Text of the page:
We've already talked some about how the rising price of corn has some livestock producers worried about the ballooning cost of feed grains. Hog producers, especially, are concerned.
Through advances in technology and improved feeding systems and genetics, producers are getting more meat on the hog per pound of feed than they used to. But with corn prices surging on ethanol demand, farmers will need to be even more vigilant when figuring production costs.
The upshot of those concerns is there doesn't seem to be much relief in sight, especially based on USDA crop numbers released this week.
With USDA reducing its corn projections in both its October and September reports, many private analysts were expecting the Administration to announce another decrease in November and ... they were right.
USDA pegged the corn crop at 10.7 billion bushels -- down 1 percent from last month and lower than this week's trade "guesses" of 10.8 billion bushels.
The 2006 harvest still is expected to be one of the largest crops in history. The reduced estimate also means a decline in ending stocks -- which USDA estimates at 935 million bushels ... down from 996 million bushels in October.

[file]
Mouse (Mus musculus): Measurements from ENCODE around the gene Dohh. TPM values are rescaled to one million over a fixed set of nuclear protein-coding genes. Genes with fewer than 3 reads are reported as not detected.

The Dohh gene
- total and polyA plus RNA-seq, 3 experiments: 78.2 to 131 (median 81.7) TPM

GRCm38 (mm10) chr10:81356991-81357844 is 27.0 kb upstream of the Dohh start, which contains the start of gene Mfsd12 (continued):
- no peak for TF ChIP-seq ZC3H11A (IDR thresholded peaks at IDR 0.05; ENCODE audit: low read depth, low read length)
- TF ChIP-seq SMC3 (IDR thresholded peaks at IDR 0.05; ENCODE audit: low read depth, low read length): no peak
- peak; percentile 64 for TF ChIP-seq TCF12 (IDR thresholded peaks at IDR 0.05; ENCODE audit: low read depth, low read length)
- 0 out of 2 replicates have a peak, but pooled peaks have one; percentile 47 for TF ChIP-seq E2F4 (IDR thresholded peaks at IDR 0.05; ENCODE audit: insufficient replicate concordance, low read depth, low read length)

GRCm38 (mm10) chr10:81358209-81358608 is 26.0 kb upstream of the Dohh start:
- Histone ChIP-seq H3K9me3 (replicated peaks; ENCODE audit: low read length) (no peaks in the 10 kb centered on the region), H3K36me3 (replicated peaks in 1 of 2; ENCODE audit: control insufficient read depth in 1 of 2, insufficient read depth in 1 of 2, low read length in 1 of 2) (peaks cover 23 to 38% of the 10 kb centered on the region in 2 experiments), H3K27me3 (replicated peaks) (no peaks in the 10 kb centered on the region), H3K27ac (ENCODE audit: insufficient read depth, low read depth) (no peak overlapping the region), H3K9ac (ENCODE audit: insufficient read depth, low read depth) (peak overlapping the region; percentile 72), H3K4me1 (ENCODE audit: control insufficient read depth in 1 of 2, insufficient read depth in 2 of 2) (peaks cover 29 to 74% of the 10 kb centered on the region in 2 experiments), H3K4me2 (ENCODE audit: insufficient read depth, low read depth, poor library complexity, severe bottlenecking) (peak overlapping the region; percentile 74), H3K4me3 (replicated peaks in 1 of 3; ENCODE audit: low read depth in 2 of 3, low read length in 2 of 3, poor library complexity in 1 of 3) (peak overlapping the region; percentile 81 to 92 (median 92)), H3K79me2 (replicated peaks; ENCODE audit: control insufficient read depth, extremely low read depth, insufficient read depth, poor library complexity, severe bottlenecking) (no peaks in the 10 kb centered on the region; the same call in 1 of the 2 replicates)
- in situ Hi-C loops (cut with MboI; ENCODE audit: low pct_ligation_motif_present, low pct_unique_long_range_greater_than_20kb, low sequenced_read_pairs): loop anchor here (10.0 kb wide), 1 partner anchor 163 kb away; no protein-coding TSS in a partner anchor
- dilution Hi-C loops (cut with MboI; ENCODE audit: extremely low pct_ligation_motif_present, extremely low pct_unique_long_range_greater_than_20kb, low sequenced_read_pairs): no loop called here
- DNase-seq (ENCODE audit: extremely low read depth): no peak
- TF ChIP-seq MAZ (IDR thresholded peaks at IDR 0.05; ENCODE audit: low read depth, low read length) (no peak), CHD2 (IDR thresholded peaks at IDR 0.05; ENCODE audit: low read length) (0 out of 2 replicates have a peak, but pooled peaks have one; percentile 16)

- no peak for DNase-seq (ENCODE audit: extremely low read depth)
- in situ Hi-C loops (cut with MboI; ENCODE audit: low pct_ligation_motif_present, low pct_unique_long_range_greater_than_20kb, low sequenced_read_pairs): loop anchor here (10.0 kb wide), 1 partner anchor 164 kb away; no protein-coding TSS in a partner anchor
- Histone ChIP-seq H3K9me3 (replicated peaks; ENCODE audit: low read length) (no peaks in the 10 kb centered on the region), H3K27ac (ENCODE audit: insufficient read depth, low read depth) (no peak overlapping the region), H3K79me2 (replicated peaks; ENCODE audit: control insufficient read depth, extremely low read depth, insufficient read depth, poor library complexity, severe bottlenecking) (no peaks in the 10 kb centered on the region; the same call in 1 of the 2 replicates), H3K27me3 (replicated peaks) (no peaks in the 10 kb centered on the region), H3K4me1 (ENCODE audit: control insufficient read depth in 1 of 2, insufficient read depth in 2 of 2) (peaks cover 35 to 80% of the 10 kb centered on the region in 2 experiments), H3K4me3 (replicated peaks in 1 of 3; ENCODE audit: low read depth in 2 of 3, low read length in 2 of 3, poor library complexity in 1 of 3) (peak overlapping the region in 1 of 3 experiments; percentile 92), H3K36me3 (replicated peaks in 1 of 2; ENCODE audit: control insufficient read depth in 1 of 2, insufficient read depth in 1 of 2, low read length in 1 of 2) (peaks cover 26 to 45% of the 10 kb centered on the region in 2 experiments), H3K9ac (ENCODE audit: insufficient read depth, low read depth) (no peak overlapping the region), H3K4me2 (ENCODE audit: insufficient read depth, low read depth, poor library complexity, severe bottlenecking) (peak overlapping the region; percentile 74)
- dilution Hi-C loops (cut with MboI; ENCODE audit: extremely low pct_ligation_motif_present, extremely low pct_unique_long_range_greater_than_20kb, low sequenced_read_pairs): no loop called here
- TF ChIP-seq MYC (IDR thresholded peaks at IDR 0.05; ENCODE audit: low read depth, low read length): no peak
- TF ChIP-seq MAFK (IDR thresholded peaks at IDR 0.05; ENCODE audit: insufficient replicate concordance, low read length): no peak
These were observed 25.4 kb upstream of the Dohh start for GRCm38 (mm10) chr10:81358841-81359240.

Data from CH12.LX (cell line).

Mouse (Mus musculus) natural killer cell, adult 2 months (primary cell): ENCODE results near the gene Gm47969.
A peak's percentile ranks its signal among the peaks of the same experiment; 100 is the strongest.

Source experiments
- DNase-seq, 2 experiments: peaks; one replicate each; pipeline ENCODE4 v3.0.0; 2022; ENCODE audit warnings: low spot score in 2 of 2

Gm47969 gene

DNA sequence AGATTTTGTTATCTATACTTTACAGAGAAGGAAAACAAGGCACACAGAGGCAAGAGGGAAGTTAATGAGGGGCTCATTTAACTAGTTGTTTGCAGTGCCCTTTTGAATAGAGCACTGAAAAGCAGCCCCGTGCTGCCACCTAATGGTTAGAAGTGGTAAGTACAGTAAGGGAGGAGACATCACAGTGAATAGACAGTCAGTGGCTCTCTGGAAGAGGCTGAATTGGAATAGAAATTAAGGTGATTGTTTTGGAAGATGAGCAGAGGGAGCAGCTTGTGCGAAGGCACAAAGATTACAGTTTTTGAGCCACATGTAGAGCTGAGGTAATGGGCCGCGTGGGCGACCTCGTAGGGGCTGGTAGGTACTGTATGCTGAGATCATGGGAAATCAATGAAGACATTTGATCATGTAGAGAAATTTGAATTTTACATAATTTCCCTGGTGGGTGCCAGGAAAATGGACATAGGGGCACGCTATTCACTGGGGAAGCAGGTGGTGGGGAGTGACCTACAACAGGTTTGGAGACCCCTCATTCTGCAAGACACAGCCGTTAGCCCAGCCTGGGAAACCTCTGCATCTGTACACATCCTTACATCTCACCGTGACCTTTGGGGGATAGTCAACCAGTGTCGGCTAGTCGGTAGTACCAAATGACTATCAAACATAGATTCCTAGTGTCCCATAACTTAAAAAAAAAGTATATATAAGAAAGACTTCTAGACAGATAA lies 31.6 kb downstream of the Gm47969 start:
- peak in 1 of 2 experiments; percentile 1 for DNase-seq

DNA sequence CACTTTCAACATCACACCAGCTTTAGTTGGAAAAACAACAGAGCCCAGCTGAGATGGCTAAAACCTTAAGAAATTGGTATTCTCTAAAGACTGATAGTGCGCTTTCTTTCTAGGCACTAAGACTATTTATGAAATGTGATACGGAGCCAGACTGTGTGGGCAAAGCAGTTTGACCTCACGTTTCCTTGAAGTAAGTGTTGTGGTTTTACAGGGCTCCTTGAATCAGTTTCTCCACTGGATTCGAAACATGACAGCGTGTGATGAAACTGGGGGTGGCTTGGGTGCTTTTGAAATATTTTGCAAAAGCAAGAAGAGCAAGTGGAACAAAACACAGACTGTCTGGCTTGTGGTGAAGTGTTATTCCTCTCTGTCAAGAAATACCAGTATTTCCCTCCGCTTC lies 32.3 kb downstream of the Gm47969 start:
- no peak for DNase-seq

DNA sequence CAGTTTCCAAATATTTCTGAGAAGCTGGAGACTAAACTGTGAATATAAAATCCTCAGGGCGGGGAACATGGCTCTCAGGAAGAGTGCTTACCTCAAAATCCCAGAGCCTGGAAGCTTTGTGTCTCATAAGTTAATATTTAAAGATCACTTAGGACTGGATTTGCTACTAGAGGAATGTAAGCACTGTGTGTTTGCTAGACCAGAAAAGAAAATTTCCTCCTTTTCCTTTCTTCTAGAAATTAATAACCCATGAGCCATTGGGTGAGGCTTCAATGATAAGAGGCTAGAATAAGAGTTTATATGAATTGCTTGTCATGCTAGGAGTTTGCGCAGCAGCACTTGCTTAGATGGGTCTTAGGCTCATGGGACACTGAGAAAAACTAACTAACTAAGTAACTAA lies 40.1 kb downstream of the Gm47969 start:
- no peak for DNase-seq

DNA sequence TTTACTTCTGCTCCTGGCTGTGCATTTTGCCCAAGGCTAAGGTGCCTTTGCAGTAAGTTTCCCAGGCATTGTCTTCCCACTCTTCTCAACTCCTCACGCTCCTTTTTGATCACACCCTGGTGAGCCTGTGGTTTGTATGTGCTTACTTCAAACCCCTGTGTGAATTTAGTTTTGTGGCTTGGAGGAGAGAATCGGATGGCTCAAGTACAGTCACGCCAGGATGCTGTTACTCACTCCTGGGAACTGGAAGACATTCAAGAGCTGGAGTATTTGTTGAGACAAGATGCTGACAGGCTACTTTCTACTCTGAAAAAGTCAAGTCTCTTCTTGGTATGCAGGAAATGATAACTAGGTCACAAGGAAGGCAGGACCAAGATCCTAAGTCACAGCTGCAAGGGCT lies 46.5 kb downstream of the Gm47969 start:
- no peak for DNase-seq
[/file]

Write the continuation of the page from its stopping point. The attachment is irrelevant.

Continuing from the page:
In soybeans, U.S. production is estimated at slightly higher than last months report but a bit below the pre-report trade projections of 3.23 billion bushels. At 3.20 billion bushels – USDA says this year's U.S. bean crop could become a record-breaker. USDA set ending stocks for soybeans at 565 million bushels ... up 10 million bushels from previous reports.
All cotton production is forecast at 21.3 million bales – up 3 percent from last month – but down 11 percent from last year's record high. The higher forecast is a result of better than expected yields in parts of the southeast and Delta regions due to favorable weather conditions.